Essential Elements for Recording Vocals at Home


If you’re an aspiring audio engineer or producer, it’s key to have a home recording setup where you can track vocals – even if they’re just scratch takes before you go to a bigger studio with a more expansive equipment list to record the mix-ready session. For vocalists, the same pressure is there to have a space at home where you can capture quick melodies, whether something you’ve just written, something that’s been provided by a bandmate, or a quick guest vocal on another band’s track. Or maybe you are the bandmate who is expected to handle the recording of your music – don’t you think you should be able to record the vocals in a way that appeals to those listening?

There are dozens of reasons for why you might want to record vocals at home. Whatever yours is, make sure you have these essential elements for recording vocals in your home studio:

Vocal-Recording Interfaces

Your recording interface is the heart of your entire recording setup. It pumps audio from one device to another, allowing you to adjust levels as you go. Smaller setups may only do one or two tracks at a time, but that’s really all you need when working with vocals (unless you’re taking a multi-mic approach).

Interfaces are loaded with other elements that don’t need to be standalone, but can be upgraded later on if you choose. Things like preamps are a key part of your sound, but the ones in most interfaces will absolutely suffice if you’re working on a budget. Think of preamps in a “per channel” mentality. If your interface costs $100 and offers 1 channel of recording (which equates to one preamp), that’s essentially putting a $100 value on that preamp. Now take that same $100 and buy an 8-channel interface. Suddenly your “per channel” value drops to $12.50. Which one do you think is going to sound better?

Don’t break the bank on your first interface – focus on quality over quantity. A lot of interfaces love to use buzzwords as part of their marketing, but so long as you have enough channels going in, a headphone & main output, and compatibility with your device (don’t buy Thunderbolt if you only have USB ports), you’re good.

Finding The Best Vocal Microphone

What good would any of your other gear be without a microphone to record with?

At risk of making this sound like an obvious inclusion on the list, I won’t focus as much on why you need a microphone, as I will on the best ways to go about selecting one. There are literally thousands of options out there to choose from, so getting the right one from the start can save you tons of time and effort.

For most vocalists, I would recommend starting with a large diaphragm condenser microphone as your first mic. Mics like the Audio-Technica AT2020 & Rode NT1-A are not as smooth and creamy as some of their more expensive counterparts, but they tend to work well in less than ideal recording environments and take EQ pretty well. A condenser mic is a perfect option at picking up every fine detail of a vocal performance.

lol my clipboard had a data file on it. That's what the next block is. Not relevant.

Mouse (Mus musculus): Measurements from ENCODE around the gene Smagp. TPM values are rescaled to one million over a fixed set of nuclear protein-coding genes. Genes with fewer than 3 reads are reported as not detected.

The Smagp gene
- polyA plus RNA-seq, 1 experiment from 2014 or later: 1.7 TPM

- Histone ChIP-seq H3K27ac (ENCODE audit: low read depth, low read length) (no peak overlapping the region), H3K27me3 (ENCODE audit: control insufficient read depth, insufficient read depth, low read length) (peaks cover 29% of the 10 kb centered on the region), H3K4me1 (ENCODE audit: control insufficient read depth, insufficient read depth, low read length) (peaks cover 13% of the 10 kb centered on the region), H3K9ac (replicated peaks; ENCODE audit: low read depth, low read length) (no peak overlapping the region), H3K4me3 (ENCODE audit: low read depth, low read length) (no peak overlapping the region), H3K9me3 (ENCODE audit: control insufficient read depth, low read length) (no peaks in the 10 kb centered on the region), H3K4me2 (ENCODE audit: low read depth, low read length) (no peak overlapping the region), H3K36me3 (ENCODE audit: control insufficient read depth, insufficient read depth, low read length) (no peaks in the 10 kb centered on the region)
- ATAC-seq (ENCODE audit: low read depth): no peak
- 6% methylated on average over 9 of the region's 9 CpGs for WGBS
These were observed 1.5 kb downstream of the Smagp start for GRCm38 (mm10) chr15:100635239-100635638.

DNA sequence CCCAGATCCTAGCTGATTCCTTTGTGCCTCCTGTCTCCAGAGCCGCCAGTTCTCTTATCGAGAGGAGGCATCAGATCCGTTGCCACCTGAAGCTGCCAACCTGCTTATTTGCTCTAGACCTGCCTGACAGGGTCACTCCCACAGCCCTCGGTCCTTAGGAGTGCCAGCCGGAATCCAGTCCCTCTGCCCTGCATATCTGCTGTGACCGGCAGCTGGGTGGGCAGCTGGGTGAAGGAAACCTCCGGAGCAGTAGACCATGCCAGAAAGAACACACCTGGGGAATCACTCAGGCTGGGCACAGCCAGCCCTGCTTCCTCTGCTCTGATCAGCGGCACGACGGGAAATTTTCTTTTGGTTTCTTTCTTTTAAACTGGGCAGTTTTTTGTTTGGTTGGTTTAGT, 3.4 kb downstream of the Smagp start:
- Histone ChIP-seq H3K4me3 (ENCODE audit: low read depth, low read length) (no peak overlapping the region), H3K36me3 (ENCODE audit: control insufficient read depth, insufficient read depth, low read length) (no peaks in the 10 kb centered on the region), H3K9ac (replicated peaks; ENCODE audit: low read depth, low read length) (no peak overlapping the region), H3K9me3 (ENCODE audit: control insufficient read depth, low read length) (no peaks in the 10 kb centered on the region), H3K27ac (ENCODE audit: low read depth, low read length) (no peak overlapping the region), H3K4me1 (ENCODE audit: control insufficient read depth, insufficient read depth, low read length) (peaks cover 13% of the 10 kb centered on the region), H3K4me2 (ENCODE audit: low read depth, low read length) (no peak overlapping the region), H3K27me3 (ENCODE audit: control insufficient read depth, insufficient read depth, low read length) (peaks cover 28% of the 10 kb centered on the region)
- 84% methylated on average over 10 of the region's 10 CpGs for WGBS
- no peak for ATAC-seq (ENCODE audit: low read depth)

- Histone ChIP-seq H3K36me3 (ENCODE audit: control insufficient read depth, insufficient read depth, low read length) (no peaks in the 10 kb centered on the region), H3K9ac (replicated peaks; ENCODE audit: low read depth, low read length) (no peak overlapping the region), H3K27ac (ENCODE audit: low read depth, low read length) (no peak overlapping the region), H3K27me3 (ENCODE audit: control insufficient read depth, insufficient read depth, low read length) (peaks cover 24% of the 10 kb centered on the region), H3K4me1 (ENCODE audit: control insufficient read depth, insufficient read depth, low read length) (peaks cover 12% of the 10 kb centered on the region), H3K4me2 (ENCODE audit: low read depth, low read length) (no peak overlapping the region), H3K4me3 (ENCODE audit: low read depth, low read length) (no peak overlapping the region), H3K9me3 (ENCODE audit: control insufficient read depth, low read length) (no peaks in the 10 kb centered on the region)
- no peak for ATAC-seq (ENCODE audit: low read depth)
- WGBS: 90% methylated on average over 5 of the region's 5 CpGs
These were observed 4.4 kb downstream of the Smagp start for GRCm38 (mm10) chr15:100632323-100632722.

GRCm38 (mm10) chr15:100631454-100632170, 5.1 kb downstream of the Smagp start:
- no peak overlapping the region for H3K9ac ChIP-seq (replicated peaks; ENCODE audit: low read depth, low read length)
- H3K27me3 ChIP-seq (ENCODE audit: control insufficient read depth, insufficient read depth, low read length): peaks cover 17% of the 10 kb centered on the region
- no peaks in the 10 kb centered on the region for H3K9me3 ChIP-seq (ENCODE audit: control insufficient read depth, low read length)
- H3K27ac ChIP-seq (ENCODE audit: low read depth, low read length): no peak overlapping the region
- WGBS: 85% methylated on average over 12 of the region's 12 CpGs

Now, if you’re someone that focuses on more aggressive vocals or you’re having issues finding a microphone that pairs well with your voice, higher-end dynamic microphones can also be an option. Mics like the Shure SM7-B have been around for years and are common for vocalists looking for a no-nonsense mic that tends to take out a little more of the room around the vocal. If you go this route, just be prepared to test that you’ve got enough gain in your interface to power the mic. They’re super power hungry!

Your Computer

A lot of people tend to overlook this essential part of their vocal recording setup, but it’s every bit as important as the interface and microphone. Your computer is where all of your recordings are stored, edited & mixed, so it only makes sense that you should be using a machine that’s up for the task.

Your computer also includes all of the software needed to make things happen. Whether you’re running FL Studio, Cubase, Studio One, Logic, Pro Tools, Reaper, or any other digital audio workstation (DAW), the computer needs to live up to their specs for everything to come out correctly.

Your computer also stores and accesses all of the vocal processing tools we use on sessions to maximize the sonic impact of our vocals. Everything from pitch-editing tools like Auto-Tune to vocal mixing plugins like Howard Benson Vocals and bus processors like BG-Vocals all depend on your system resources: CPU, RAM & storage.

Keep your studio system as clean as possible to ensure that your DAW & plugins can use as much of those system resources as they need and you’ll never have to worry about glitches or crashes derailing your vocal sessions.

What Else Goes Into a Great Vocal?

Once you’ve got your basic home setup down, it all boils down to technique. Understanding how to record vocals is just one element of a great song, but often it’s nowhere near as important as the production and mixing techniques used on it.

JST VIP members get full access to members-only courses and resources like The Ultimate Vocal Producer’s Handbook. These resources explain how to write, record & mix vocals that get noticed by labels and fans alike. Don’t wait to get it – join today to get your copy.



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